“Sustainability” is probably one of the most frequently used terms during the last few years. At every UN Conference, every High Level meeting, every panel discussion, at some point someone talks about sustainability. When people hear that word, they tend to think “Oh no, not again”, thereby implying “There has already been so much talk about it that I don’t need to deal with it any more.“ But instead of thinking “oh no, come on“, we should say “NOW, come on!”
Sustainability is the capacity to endure. This means that our lifestyle ensures the same level of livelihood for future generations. Our actions in the present have to give our children and grandchildren the chance to live in the same way or even better. This is the basic principle of survival and conservation of the species. What applies to animals in this case also applies to human beings. That’s how easy it is – theoretically.
“One of our main responsibilities is to leave to successor generations a sustainable future”, said former UN Secretary-General Kofi Annan. And this affects all of us. We do not have to argue about the presence or absence of a natural or man-made climate change at this point – our resources are limited, the world population is growing, and we have the responsibility to ensure equal livelihood for future generations. That’s all that counts.
At MUN Conferences all over the world thousands of students discuss topics related to environmental issues and try to find solutions. This is a great initiative, but not enough. What happens after all these hours of talking? Nothing. That is the reason why a group of young students decided that it was time to stop talking and start acting. Therefore, in 2009, BIMUN/SINUB organized the first “green” MUN Conference worldwide in Bonn, Germany.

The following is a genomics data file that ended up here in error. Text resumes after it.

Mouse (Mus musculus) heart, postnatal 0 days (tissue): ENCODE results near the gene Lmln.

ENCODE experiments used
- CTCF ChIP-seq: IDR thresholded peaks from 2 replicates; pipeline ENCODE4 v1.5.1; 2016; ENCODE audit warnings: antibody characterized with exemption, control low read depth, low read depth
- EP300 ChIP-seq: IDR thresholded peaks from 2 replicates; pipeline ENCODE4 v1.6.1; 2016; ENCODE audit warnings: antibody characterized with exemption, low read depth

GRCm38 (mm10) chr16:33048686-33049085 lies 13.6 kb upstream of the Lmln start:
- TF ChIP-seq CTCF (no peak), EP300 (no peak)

What is a “Green Conference“? A Green Conference meets three criteria: It is environmentally friendly, sustainable and CO2-neutral. Its aims are to reduce and compensate the negative environmental effects created by the conference and to raise awareness among participants and visitors. Organizing a Green Conference sounds complex, but it is neither difficult nor expensive. There are many little steps that every MUN can take to become an environmentally friendly conference, such as
– waste reduction and separation: use recycled paper, reduce the amount of paper by digital data transfer, provide different rubbish bins, replace disposable tableware by reusable cups, offer regional and fair-trade food
– reduction and compensation of inevitable carbon dioxide emissions: encourage participants to use public transportation; use carbon dioxide-neutral server, copy-shop and mail service; calculate the amount of the emissions resulting from travels, transportation, energy consumption at the conference venue etc. and cooperate with a compensation project (e.g. reforestation of rainforest)
– raise awareness: inform participants, visitors and sponsors about your project; explain the measures taken in detail; refer to a possible implementation in daily life; provide information during the conference about ecological footprints, innovative technologies such as solar chargers for smartphones etc; organize events like a “Green Coffee Break” and encourage participants to exchange information about the situation in their home countries.
“Green” does not mean “boring”. There are many funny ways in which your association can contribute. How about ordering an energy generating dance floor?
There are many things that MUN organizers can do to make their conference special. Organizing a Green Conference is a good way to assume real responsibility. Not only many MUNs have adopted this idea, but also UNYANET itself is aiming at making its events sustainable, e.g. the next GA in Ljubljana on 19-23 August 2013. Even the UN has launched its own campaign “Greening the Blue” in 2010 to create a more sustainable United Nations. It is time to turn your MUN into a “Green Conference”!
If you have any questions about how to organize a green MUN or meeting, feel free to contact the UNYANET Sustainability Officer Ms. Tjalke Weber at email@example.com.